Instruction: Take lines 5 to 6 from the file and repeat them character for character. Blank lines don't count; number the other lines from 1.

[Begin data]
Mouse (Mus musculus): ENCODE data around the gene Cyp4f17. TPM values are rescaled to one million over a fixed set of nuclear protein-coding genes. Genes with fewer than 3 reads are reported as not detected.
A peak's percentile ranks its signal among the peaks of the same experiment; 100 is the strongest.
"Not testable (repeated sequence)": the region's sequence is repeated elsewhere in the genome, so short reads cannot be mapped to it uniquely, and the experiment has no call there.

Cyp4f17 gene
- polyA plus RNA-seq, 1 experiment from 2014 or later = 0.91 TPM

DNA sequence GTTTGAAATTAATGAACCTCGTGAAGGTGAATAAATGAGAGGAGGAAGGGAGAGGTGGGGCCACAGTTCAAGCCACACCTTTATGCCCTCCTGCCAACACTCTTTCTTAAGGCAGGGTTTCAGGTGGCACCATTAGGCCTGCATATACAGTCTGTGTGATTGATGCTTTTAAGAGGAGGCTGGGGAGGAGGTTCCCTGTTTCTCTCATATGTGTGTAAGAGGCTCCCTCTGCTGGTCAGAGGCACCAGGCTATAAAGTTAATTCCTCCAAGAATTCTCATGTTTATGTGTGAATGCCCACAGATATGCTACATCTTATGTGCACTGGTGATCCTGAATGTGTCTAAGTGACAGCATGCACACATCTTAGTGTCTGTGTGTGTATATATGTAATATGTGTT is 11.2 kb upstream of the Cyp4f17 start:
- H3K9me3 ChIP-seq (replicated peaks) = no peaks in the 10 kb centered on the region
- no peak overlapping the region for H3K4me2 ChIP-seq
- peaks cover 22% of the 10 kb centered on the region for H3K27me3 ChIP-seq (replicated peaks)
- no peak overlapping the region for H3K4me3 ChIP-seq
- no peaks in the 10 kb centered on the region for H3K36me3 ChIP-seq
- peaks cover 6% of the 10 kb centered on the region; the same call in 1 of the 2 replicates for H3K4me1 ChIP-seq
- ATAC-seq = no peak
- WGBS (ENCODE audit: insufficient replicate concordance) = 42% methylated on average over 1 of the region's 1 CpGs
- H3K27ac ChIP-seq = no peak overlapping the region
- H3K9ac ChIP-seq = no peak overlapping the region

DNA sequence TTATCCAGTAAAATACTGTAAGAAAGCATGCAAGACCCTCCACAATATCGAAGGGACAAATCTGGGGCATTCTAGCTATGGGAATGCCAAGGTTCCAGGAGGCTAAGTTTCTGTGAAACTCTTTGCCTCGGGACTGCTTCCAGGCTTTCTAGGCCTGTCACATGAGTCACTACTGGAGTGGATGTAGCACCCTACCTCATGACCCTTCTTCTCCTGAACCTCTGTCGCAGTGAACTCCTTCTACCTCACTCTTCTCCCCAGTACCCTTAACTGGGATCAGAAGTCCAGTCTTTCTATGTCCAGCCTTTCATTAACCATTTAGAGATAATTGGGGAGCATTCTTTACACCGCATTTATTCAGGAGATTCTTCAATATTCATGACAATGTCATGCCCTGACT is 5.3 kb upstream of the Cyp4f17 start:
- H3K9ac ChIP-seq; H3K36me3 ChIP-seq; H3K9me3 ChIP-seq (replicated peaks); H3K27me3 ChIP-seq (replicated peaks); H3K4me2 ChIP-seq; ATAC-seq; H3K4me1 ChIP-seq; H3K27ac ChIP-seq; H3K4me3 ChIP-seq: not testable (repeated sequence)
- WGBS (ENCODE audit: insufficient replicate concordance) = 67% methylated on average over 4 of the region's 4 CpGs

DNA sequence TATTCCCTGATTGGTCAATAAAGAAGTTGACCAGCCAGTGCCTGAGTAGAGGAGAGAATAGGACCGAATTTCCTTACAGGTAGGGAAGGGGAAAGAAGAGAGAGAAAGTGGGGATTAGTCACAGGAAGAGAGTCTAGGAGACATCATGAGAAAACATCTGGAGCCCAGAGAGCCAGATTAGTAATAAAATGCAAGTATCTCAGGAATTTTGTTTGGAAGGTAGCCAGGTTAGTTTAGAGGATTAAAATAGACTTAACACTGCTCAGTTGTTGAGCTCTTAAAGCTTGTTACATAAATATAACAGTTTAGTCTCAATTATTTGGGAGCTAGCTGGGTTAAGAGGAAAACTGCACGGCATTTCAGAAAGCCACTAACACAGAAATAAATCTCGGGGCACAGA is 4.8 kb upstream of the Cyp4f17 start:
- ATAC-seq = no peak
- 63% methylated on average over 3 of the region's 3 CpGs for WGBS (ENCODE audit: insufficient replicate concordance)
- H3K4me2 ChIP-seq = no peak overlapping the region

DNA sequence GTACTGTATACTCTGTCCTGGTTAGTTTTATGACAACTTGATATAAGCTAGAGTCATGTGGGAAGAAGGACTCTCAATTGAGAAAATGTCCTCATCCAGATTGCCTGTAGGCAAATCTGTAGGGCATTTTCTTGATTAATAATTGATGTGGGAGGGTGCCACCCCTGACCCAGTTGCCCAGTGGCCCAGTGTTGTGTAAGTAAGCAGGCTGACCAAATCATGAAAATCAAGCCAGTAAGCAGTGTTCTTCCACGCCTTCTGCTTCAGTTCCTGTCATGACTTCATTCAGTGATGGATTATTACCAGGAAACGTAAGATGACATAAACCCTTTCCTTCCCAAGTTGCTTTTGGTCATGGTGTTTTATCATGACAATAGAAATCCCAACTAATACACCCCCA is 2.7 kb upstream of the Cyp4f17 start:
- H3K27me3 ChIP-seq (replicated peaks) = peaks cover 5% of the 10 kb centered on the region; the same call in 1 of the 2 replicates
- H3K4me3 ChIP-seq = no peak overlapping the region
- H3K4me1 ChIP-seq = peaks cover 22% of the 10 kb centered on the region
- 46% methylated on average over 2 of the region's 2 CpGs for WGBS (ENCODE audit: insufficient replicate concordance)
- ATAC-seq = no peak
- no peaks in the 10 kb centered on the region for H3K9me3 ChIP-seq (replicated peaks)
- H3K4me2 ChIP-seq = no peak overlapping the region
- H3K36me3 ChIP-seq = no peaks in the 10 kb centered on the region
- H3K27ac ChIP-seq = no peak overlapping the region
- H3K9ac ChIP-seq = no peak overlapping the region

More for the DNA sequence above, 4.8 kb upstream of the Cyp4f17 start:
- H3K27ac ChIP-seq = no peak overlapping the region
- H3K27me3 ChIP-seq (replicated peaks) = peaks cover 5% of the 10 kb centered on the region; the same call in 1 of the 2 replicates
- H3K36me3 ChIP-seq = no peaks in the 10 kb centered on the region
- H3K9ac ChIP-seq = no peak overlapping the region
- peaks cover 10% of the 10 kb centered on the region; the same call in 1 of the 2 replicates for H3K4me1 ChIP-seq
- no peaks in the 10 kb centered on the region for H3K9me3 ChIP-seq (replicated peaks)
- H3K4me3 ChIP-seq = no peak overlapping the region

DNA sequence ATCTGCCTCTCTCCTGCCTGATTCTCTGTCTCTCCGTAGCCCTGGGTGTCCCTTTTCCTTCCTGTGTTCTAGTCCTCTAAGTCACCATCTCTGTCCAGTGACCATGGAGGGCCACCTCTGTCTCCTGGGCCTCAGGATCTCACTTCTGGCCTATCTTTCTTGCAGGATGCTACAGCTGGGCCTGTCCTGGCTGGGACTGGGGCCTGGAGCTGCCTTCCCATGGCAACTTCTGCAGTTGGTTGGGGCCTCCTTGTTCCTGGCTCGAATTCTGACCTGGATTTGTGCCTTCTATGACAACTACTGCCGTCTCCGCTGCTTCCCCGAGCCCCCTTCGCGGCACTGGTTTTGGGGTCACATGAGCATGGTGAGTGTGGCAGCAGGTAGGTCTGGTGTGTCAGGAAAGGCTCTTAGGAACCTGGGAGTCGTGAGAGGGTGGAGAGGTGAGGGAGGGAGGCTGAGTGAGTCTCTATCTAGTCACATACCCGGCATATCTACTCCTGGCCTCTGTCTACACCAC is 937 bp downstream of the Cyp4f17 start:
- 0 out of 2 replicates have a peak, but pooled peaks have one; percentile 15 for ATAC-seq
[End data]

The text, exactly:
- polyA plus RNA-seq, 1 experiment from 2014 or later = 0.91 TPM

DNA sequence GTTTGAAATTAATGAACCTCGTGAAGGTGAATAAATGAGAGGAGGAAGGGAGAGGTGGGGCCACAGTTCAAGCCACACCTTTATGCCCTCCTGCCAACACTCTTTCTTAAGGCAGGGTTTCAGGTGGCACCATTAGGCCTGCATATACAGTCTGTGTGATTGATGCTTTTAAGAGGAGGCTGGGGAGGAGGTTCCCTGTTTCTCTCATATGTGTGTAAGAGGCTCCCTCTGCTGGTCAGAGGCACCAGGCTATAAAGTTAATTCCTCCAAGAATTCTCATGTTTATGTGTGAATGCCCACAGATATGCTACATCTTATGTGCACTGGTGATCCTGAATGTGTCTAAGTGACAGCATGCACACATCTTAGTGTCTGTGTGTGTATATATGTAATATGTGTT is 11.2 kb upstream of the Cyp4f17 start: